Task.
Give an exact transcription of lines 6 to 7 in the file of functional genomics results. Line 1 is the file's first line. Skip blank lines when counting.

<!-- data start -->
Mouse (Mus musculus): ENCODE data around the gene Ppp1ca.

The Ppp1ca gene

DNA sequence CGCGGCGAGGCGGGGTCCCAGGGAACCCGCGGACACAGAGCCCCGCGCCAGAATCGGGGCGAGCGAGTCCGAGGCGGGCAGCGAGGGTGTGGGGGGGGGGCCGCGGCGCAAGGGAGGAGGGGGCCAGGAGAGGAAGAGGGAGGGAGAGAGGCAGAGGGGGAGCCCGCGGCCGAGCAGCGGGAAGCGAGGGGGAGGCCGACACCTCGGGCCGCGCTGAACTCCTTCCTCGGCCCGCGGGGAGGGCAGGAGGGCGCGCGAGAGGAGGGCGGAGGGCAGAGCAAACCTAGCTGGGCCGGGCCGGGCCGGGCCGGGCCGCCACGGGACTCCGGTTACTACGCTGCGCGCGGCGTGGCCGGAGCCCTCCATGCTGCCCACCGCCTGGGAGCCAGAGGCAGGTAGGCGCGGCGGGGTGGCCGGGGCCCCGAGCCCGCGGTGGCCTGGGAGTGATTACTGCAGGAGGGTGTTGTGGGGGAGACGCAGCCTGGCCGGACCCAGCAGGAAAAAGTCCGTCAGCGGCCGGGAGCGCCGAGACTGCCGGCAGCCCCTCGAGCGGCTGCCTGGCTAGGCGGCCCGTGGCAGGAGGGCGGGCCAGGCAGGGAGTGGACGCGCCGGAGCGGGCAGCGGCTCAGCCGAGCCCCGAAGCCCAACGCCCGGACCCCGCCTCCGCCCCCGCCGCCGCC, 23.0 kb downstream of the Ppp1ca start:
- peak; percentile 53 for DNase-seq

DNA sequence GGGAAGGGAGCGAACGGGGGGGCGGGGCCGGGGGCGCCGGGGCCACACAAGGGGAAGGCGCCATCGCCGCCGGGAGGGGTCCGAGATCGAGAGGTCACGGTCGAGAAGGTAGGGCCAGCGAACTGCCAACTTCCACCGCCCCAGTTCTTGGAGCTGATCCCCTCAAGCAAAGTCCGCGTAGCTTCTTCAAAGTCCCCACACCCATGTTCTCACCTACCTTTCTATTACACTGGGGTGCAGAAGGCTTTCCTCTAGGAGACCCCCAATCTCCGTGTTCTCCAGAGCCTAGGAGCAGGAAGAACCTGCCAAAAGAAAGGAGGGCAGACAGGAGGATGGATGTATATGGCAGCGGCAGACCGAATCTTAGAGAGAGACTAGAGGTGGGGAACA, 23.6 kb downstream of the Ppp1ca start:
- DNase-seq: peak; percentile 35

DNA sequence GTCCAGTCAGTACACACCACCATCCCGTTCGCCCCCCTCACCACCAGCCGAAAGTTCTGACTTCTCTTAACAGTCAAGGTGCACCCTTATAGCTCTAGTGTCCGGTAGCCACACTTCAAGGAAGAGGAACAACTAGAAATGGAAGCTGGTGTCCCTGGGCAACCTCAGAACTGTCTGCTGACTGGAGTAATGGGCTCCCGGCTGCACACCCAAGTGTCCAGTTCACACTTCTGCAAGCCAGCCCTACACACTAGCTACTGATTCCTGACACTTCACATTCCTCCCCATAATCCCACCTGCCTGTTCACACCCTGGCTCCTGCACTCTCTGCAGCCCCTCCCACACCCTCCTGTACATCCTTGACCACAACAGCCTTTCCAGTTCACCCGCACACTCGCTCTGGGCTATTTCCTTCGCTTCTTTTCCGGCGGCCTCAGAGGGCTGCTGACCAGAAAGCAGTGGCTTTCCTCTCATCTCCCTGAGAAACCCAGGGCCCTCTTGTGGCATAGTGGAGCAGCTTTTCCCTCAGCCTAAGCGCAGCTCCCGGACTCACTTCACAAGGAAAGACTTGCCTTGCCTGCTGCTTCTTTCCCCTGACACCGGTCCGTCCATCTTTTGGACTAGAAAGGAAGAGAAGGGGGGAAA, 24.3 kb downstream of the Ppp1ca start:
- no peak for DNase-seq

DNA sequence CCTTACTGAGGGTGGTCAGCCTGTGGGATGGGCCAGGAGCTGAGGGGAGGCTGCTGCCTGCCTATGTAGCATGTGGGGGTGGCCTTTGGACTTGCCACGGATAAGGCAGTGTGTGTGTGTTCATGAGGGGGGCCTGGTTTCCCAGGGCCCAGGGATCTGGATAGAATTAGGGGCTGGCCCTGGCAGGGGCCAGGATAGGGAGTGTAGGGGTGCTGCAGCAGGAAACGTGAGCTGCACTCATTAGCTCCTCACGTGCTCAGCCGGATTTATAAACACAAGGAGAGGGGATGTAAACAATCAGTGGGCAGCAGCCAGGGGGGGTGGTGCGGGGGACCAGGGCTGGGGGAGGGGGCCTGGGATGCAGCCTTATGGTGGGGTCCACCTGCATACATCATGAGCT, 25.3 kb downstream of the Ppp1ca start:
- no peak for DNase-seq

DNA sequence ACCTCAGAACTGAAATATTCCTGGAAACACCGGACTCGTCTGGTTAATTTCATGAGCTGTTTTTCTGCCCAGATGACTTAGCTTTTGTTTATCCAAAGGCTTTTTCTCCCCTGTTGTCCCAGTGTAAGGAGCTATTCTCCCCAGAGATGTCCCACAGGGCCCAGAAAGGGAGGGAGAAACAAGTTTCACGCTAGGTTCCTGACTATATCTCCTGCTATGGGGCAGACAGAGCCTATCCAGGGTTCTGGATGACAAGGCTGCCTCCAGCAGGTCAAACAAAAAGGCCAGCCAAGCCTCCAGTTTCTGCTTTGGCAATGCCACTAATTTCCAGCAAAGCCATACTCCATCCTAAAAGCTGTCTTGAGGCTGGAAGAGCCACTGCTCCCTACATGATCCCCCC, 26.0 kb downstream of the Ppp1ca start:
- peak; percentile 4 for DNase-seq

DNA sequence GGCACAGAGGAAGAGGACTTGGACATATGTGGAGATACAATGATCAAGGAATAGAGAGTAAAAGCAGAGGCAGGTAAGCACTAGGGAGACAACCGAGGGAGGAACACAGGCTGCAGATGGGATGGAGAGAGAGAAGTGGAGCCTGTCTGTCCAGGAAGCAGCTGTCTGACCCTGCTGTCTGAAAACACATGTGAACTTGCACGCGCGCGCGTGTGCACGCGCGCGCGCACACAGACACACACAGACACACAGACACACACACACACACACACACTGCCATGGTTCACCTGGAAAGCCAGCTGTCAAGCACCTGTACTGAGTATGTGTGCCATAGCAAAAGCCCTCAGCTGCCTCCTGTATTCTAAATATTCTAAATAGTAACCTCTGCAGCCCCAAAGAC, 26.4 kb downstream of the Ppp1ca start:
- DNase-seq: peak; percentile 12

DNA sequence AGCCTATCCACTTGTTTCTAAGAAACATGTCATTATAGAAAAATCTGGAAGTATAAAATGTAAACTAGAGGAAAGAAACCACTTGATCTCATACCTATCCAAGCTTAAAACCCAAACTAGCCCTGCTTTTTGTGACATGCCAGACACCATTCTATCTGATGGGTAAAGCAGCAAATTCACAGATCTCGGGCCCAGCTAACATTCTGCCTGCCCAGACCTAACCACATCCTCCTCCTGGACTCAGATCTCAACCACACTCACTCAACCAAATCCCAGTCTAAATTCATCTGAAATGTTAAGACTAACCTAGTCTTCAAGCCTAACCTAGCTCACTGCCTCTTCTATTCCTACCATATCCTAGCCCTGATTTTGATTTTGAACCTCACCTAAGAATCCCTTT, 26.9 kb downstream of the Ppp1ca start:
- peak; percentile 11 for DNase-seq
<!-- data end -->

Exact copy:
- DNase-seq: peak; percentile 35

DNA sequence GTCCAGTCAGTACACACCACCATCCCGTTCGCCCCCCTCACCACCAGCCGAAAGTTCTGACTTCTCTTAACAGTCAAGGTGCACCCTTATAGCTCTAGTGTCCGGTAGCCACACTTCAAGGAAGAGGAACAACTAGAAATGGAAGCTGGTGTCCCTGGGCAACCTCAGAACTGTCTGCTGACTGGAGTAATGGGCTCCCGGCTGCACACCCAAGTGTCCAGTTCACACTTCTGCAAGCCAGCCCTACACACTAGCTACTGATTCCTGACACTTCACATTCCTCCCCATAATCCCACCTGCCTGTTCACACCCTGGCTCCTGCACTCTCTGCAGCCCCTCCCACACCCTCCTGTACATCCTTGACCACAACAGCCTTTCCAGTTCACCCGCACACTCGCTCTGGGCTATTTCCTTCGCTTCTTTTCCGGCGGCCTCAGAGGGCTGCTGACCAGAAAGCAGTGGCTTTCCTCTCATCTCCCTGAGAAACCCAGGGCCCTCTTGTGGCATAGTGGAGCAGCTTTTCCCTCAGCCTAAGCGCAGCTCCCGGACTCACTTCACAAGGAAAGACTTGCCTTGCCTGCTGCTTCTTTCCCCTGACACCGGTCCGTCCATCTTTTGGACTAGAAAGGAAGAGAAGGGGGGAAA, 24.3 kb downstream of the Ppp1ca start: